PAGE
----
Rangoato Hlasane is a visual artist, illustrator, DJ and organiser based in Johannesburg. He recently completed a master’s degree in visual arts (cum laude) at the University of Johannesburg. His dissertation was an investigation into the role of the arts in mobilising communities, theory he has put into practice for the past five years. He has done creative work for publications such as Chimurenga, as well as facilitated and coordinated collaborative community-based arts and development projects around South Africa.
Rangoato’s latest collaborative project, titled Made in Musina, is the formation of a community-led functional arts network in the small South African town of Musina, on the border with Zimbabwe.
In 2008, recognising a gap between the educational needs of young people and what infrastructure was being provided, Rangoato, together with collaborators Malose Malahlela and Bettina Malcomess, formed the Keleketla! Library, an interdisciplinary library and media arts project based at the Drill Hall in Johannesburg. He says: “Access to quality education is the greatest of obstacles.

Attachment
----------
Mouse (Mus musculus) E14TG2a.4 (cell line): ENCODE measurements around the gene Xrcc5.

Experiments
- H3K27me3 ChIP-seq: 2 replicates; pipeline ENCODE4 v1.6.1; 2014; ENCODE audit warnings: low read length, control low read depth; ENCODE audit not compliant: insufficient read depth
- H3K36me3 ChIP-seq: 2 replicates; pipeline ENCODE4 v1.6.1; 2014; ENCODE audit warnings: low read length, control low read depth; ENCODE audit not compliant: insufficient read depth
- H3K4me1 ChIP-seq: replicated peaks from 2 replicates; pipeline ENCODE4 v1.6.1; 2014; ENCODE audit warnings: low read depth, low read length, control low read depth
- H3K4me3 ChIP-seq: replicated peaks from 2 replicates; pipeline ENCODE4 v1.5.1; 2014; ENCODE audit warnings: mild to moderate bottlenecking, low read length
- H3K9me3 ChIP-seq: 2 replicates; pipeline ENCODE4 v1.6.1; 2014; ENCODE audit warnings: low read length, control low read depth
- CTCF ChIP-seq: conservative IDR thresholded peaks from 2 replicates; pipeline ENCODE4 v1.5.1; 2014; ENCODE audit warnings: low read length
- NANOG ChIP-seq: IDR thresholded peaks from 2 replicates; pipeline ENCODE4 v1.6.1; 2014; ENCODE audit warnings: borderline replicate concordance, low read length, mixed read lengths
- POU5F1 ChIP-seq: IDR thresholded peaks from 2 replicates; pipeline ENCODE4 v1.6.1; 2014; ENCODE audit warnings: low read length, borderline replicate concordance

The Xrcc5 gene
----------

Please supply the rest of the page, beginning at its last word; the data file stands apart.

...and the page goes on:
It’s a problem when a large number of schools in the country do not have adequate facilities and the human resources. It’s a betrayal of the most basic of human rights.”
Keleketla! implements arts, culture and heritage programmes in partnership with inner-city youth, educator and artists. Keleketla!’s flagship project, the After School Programme, is a youth learning space that relates history to the lived experience. Rangoato emphasises the role of education and the arts in empowering young people from all backgrounds: “The education sector is a rich opportunity, a fertile ground for new perspectives and imagination from youth. Most importantly, we need an education for humanity rather than for industry. We don’t need xenophobia. Africa has enough for every child, woman and man. We get that right, we have a bright continent.”
— Lisa van Wyk